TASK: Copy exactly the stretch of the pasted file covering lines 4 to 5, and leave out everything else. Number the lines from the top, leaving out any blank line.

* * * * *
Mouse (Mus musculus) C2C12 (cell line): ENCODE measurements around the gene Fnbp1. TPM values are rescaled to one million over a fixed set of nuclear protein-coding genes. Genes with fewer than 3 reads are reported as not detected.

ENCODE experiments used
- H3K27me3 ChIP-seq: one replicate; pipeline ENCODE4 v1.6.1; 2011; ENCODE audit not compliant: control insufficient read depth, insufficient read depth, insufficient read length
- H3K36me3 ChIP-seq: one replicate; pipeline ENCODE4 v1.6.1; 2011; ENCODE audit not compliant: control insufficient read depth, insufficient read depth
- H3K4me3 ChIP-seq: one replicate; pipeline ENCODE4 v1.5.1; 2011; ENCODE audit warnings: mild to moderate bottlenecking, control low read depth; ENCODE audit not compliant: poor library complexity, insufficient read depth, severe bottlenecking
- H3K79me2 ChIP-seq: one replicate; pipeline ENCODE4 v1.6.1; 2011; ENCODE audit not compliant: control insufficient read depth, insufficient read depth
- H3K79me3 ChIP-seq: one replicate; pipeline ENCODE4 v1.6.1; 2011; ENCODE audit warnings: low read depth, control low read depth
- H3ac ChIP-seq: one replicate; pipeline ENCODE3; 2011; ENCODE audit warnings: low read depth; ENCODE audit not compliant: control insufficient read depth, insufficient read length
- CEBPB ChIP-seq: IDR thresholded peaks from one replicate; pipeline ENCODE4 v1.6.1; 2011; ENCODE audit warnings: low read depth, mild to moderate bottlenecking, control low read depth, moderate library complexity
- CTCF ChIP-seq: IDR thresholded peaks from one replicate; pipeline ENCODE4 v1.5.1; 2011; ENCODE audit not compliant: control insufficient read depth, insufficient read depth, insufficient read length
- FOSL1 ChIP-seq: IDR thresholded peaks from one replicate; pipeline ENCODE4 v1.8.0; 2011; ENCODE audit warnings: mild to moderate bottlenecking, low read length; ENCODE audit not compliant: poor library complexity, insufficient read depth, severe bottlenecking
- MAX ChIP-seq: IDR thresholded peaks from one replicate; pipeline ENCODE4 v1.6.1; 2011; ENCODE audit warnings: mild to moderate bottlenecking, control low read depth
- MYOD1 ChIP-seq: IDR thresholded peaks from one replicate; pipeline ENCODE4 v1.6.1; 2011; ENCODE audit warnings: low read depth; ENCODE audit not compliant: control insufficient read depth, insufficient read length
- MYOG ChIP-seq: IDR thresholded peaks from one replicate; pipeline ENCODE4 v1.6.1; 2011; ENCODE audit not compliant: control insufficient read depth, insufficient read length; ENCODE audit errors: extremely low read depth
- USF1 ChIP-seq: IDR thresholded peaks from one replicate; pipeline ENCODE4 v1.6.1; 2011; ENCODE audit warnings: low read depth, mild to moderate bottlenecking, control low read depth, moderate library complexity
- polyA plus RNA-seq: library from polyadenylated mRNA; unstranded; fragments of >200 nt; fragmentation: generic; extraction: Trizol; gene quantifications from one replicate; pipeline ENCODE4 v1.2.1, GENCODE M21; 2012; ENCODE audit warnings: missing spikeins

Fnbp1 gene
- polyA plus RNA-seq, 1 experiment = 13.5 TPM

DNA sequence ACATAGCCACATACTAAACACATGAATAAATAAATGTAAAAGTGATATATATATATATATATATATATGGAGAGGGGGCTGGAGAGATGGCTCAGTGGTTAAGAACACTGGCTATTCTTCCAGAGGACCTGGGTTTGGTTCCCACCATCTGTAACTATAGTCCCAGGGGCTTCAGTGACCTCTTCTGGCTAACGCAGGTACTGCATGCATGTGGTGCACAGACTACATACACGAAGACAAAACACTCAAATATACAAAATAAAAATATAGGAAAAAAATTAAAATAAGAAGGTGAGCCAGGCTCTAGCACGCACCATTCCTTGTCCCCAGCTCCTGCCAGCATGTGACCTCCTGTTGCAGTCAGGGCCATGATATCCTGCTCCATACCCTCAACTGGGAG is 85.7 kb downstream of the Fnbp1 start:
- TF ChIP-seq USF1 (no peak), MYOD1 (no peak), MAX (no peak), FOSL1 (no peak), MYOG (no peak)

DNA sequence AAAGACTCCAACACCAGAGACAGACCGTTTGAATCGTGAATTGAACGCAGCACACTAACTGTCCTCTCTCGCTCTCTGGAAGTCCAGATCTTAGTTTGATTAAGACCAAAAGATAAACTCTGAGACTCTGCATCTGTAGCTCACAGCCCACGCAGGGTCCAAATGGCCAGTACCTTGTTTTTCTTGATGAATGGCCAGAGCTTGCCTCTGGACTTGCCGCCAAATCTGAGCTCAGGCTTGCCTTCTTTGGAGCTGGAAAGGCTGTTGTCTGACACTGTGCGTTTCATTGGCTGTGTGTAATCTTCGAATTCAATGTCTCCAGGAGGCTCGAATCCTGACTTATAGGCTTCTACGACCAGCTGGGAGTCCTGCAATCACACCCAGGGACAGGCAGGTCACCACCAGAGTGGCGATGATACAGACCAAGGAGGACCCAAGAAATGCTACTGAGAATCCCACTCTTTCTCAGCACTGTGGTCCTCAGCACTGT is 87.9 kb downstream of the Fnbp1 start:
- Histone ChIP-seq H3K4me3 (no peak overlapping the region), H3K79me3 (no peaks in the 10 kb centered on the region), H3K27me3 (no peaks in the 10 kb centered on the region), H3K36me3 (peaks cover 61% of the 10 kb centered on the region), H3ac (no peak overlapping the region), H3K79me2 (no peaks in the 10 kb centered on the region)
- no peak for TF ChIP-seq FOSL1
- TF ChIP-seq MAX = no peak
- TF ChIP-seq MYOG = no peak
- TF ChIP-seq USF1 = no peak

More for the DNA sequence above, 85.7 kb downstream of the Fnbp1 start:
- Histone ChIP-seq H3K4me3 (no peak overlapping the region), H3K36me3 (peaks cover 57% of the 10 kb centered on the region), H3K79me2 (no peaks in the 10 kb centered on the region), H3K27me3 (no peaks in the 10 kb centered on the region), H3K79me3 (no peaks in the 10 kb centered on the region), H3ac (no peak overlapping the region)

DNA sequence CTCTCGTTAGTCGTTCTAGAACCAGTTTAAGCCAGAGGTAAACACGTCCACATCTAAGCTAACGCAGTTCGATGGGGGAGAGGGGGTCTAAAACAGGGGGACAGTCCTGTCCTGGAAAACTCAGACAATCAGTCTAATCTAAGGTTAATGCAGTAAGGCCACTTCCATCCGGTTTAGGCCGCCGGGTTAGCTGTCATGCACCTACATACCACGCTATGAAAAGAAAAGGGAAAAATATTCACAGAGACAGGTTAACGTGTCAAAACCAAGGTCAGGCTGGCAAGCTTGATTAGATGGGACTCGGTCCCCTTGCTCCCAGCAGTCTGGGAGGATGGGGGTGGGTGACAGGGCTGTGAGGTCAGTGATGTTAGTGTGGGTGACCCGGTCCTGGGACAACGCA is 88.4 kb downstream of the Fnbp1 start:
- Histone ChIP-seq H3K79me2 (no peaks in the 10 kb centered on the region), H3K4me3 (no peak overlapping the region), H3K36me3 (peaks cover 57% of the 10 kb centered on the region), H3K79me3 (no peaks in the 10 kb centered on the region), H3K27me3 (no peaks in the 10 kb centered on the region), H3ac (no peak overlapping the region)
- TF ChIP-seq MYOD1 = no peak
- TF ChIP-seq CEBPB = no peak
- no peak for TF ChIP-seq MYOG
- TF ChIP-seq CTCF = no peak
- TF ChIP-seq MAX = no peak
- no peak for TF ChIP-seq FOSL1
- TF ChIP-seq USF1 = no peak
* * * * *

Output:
- H3K36me3 ChIP-seq: one replicate; pipeline ENCODE4 v1.6.1; 2011; ENCODE audit not compliant: control insufficient read depth, insufficient read depth
- H3K4me3 ChIP-seq: one replicate; pipeline ENCODE4 v1.5.1; 2011; ENCODE audit warnings: mild to moderate bottlenecking, control low read depth; ENCODE audit not compliant: poor library complexity, insufficient read depth, severe bottlenecking